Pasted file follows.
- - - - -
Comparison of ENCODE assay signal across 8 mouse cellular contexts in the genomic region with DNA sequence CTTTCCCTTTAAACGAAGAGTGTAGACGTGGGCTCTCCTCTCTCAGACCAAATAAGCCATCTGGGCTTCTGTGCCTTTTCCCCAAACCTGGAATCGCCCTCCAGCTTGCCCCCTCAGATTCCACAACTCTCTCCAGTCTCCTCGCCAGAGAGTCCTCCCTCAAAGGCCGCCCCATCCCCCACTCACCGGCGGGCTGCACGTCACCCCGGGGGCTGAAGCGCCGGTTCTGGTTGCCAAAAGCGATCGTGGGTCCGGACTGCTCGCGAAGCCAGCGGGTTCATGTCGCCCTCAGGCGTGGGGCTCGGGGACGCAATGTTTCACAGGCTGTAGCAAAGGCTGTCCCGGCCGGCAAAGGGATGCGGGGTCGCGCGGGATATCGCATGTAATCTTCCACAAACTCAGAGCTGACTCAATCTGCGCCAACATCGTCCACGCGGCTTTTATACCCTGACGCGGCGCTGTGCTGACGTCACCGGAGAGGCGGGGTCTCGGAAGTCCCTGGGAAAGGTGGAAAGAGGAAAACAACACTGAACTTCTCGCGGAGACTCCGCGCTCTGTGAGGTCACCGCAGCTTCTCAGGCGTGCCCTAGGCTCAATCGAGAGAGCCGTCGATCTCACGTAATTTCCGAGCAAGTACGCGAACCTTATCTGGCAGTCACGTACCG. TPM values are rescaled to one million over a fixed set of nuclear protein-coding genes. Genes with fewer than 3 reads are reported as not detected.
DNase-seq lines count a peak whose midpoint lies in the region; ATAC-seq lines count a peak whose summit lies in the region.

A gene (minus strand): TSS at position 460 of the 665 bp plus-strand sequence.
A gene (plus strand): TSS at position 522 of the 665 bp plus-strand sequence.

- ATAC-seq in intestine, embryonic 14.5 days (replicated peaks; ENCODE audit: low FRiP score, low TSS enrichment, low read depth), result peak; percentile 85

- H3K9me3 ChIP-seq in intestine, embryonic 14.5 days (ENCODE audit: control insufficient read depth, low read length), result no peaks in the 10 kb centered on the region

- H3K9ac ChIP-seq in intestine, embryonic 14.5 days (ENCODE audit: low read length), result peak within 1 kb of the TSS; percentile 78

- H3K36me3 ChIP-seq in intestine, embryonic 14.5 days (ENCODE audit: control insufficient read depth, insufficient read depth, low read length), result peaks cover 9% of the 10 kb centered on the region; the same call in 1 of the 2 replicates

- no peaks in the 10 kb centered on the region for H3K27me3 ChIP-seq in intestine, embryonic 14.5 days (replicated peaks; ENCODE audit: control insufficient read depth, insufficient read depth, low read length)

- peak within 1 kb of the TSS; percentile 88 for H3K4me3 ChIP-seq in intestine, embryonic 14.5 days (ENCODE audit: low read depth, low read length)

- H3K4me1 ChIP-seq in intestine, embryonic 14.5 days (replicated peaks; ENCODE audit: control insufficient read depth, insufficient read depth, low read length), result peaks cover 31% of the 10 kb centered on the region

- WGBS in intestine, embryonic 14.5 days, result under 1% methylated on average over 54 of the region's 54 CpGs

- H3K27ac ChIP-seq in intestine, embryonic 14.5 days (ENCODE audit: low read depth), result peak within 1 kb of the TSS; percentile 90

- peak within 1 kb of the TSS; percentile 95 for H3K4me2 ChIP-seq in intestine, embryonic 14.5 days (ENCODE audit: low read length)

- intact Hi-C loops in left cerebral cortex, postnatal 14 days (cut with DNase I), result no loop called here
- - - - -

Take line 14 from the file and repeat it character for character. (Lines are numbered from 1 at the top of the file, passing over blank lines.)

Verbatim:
- peak within 1 kb of the TSS; percentile 95 for H3K4me2 ChIP-seq in intestine, embryonic 14.5 days (ENCODE audit: low read length)